Meet the New Wave /Oona Menges
Meet the New Wave /Oona Menges
Filmography (so far):
Social Suicide (2015), plus shorts Rubicon (2016), Looking For Albert (2014), MOTH (Man Of The House) (2014)
When did you discover you wanted to be a cinematographer?
I was bitten by the film bug at the age of 18, working on my first-ever feature as clapper/loader with DP Sandi Sissel in LA. But it wasn’t until I was a little older, and had lived more chapters in my life, that I felt I had something to contribute artistically.
Where did you train?
On-set and with stills. My Dad trained me how to set the stop and focus by eye, hold the camera down by my hip and then whip it up when the moment was right – learning ‘the decisive moment’.
What are your favourite films, and why?
It changes as I change and grow, but off the top of my head I’d say:
Once Were Warriors (1994, dir. Lee Tamahori, DP Stuart Dryburgh) – because of the story.
Local Hero (1983, dir. Bill Forsyth, DP Chris Menges) – because of the story.
Blade Runner (1982, dir. Ridley Scott, DP Jordan Cronanweth ASC) – the story and chance to play with light
Chungking Express (1994, dir. Wong Kar Wai, DPs Christopher Doyle & Wai-Keung Lau) – it’s how I see.
What’s the best advice you were ever given?
I have a few, but every wrist-slap or kick-in-the-ass whilst an assistant – all of it is invaluable training.
“Truth not reality” – Chris Menges; “Remember the white spot” – Oliver Stapleton BSC; “Just get on with it” – Rodrigo Guttierez ACO and Ivan Strasburg BSC.
Who are your DP/industry heroes?
Robby Müller – his passion comes through the lens and is true to the story. He’s a true cameraman – no fancy stuff.
Vittorio Storarro AIC ASC – for his understanding of simplicity and attention to detail, and his delicate but deliberate touch.
Christopher Doyle – for his sure, free and spontaneous connection from his inner-vision to celluloid.
Chris Menges: he’s God.
What’s you proudest moment?
When three ARRI trucks steamed around the corner and parked up at the location of my very first shoot – all for me!
What’s the worst knock-back/rejection you ever had?
Two films I was due to shoot last summer were postponed with funding issues and another big, second unit opportunity passed on me. Three-in-one… I was bitterly disappointed until new opportunities arose.
"My Dad trained me how to set the stop and focus by eye, hold the camera down by my hip and then whip it up when the moment was right."
- Oona Menges
What have been your best/worst moments on set?
Best: arriving on-set and realising Mother Nature had lit the scene exactly as I had planned to light it myself, complete with the right colours and shadows. It was a surreal experience.
Worst: Witnessing a young man die after being crushed by a Tulip crane on a film in Argentina at the end of a gruelling night shoot.
Tell us your most hilarious faux pas?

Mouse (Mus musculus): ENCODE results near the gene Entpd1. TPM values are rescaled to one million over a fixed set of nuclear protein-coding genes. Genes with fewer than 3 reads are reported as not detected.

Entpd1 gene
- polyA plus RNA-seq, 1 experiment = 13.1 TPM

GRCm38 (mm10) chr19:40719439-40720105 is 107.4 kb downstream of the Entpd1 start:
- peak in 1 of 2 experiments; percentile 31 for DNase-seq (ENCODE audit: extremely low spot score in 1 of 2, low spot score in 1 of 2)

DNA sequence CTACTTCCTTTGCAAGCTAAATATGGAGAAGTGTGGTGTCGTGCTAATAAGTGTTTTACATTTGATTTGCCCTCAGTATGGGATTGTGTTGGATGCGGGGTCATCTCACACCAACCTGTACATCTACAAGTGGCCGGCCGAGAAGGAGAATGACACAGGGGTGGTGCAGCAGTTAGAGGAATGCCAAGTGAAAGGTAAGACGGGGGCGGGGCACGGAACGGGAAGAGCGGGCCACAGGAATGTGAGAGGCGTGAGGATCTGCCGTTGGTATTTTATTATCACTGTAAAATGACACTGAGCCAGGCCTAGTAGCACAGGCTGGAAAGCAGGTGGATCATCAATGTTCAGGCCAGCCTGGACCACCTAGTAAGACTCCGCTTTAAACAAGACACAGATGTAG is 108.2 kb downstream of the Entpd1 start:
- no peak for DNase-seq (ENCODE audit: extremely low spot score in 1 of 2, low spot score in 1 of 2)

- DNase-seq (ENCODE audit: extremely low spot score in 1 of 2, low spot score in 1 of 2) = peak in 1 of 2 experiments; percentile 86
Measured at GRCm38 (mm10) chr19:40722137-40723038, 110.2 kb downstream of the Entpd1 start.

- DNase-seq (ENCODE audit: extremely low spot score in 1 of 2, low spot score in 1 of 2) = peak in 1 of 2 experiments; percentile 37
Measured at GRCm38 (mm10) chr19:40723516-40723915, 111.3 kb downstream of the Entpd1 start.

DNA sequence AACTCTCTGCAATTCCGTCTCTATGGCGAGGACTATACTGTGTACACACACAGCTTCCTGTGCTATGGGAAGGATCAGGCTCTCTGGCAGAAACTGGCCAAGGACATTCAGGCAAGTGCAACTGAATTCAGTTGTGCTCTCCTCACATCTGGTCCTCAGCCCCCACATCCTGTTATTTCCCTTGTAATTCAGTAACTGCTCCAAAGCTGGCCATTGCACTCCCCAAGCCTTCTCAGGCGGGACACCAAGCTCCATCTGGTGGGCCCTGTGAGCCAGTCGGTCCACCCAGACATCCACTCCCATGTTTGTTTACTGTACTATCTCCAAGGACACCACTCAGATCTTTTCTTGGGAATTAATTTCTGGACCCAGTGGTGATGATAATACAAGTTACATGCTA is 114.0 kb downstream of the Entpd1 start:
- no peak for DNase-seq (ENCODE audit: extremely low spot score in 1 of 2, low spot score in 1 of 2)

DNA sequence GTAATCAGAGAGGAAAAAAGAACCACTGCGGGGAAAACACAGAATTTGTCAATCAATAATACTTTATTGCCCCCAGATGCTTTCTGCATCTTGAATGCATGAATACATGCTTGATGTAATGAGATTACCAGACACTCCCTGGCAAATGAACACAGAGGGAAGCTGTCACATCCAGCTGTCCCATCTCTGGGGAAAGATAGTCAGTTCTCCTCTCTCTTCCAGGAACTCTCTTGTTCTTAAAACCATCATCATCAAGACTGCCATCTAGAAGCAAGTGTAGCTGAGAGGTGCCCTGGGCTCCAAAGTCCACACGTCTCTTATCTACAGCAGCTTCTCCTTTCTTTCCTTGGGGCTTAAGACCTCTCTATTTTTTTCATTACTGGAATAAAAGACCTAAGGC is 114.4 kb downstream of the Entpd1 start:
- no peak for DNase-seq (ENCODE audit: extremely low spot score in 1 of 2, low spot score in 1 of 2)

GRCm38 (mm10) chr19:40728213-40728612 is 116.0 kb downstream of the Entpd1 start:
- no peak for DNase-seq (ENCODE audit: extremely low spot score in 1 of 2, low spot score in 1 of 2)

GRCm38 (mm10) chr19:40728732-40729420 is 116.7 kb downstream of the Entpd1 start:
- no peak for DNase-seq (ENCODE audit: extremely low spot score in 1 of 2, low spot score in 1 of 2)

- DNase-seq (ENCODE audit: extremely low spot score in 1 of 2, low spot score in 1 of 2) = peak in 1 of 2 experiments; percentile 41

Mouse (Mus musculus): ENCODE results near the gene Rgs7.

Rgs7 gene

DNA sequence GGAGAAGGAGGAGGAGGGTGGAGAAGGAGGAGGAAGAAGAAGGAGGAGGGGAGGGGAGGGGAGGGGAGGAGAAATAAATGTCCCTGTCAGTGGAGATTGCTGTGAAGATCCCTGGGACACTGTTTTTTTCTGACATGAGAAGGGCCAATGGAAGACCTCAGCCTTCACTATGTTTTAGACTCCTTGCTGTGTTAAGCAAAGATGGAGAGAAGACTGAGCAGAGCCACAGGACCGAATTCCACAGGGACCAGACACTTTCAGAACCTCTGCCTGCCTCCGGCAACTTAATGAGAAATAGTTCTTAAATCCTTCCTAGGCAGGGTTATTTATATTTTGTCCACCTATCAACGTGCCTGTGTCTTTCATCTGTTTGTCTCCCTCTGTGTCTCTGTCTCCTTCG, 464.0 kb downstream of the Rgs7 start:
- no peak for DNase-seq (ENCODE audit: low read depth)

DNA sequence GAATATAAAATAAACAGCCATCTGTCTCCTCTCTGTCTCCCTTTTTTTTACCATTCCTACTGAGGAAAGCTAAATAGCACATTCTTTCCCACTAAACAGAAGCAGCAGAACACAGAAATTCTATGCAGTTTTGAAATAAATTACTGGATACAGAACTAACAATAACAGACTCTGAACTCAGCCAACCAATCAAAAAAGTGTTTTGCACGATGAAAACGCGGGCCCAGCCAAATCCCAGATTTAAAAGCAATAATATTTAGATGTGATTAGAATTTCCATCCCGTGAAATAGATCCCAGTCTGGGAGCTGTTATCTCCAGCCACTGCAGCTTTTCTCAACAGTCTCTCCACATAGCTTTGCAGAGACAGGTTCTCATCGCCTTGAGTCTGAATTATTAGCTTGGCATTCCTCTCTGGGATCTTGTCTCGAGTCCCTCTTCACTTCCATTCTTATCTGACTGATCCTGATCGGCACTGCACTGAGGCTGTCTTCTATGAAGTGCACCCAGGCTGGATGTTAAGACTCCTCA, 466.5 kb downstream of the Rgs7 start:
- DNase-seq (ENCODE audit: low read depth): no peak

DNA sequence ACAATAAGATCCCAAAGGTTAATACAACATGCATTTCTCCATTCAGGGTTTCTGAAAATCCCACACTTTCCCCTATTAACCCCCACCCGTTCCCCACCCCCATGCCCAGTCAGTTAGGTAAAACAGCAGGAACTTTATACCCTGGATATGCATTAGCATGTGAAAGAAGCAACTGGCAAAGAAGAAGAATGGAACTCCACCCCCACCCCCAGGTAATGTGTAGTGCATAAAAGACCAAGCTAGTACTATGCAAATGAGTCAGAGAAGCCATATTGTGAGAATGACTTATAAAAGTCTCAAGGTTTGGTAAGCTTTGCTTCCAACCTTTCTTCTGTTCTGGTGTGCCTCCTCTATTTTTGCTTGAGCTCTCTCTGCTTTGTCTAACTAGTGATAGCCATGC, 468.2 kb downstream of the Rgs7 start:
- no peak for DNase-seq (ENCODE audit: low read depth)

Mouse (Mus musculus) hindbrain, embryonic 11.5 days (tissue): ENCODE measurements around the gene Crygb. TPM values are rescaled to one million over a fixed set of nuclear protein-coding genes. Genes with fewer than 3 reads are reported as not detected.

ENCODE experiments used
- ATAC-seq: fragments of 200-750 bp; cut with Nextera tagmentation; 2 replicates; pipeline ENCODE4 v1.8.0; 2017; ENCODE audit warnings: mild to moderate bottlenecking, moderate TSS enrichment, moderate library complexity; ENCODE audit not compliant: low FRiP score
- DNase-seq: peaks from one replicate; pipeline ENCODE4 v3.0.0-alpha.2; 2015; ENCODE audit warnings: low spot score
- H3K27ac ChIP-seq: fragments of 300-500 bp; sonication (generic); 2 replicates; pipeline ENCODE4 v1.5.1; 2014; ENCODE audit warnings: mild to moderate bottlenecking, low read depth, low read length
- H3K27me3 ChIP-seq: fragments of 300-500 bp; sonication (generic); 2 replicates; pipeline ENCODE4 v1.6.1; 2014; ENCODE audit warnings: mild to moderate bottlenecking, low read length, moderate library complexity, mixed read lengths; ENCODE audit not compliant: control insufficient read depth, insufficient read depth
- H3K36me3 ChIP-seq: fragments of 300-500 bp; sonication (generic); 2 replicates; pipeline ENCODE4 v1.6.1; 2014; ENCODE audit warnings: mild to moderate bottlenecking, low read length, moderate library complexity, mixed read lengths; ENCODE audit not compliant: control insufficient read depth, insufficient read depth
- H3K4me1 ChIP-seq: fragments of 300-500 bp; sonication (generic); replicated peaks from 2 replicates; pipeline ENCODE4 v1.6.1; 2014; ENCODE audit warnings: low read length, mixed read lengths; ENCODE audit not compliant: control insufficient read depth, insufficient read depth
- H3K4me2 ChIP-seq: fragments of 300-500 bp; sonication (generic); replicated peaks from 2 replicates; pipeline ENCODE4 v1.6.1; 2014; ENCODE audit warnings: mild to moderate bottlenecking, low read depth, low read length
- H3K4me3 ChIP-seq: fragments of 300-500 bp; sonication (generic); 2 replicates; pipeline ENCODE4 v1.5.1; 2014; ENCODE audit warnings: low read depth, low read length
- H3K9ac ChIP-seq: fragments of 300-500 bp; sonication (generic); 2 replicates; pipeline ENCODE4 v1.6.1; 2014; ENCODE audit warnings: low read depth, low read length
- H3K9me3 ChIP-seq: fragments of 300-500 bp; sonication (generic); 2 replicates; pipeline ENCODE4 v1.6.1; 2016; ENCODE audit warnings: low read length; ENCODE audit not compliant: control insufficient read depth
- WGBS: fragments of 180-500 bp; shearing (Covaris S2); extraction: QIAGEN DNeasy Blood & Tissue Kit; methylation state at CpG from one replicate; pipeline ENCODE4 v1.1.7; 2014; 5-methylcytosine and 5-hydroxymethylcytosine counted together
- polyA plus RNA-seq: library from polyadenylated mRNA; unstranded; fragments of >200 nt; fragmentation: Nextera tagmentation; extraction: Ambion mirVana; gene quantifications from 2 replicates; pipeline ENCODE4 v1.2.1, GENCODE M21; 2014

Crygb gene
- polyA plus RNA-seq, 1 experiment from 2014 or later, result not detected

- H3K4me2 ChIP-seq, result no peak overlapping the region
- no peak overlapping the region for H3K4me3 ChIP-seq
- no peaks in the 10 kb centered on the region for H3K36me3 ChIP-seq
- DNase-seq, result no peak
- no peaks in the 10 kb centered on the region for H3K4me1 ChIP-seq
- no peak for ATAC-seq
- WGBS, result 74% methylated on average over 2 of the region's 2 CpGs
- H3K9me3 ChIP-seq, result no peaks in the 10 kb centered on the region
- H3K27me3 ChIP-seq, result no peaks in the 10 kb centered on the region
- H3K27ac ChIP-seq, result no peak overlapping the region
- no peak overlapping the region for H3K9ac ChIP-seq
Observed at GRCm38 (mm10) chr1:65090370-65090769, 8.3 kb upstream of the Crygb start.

I asked ARRI management about their F65 when, of course, I meant the Alexa 65. At an ARRI dinner recently I told the entire table of top DPs, and ARRI management, that ‘size matters.’ I once asked Peter Gabriel his name after chatting with him at his own concert.
Away from work, what are your greatest passions?
My family, friends, painting, reading, art exhibitions, films, travel, fires on the beach, canoing, water, running with my hell-hound, nature, animals, cooking, gardening, chopping wood, building, my chain-saw, anything hands-on. Laughing, laughing and laughing.
What one piece of kit could you not live without?
A piece of 216… and a camera.
Which films are you most proud of to date?
Looking For Albert.
What’s weirdest place you’ve ever shot in?
A sewer. And also a harem.
What’s the hardest shot/thing you’ve had to light/frame?
A suicide scene in a magnolia-painted concrete room, with no windows and negligible set dressing.
Tell us your hidden talent/party trick?
Making people laugh at my faux pas!
In the entire history of filmmaking, which film would you love to have shot?
What are your current top albums?
Rudimental, Ottmar Liebert, Jimmy Cliff, Wilco, Manu Dibango.
Can you tell us your greatest extravagance?
An Alpaca stud – they are more expensive than you might think.
What’s the best thing about being a DP?
The chance to study humanity through visual storytelling, and to work with teams of wonderful and interesting people along the way. The opportunity to achieve excellence through self-expression and the journey there.
What’s the worst thing about being a DP?
Being told ‘No’ and to have restrictions applied when great things are within your grasp.
Give us three adjectives that best describe you and your approach to cinematography?
Vivid. Passionate. Humanitarian.
If you weren’t a DP, what job would you be doing now?
I’d be AWOL somewhere round the world. Sailing or living in a jungle. Somewhere wild.
What are your aspirations for the future?
To work with a strong visual director on an amazing story, and to realise my internal vision.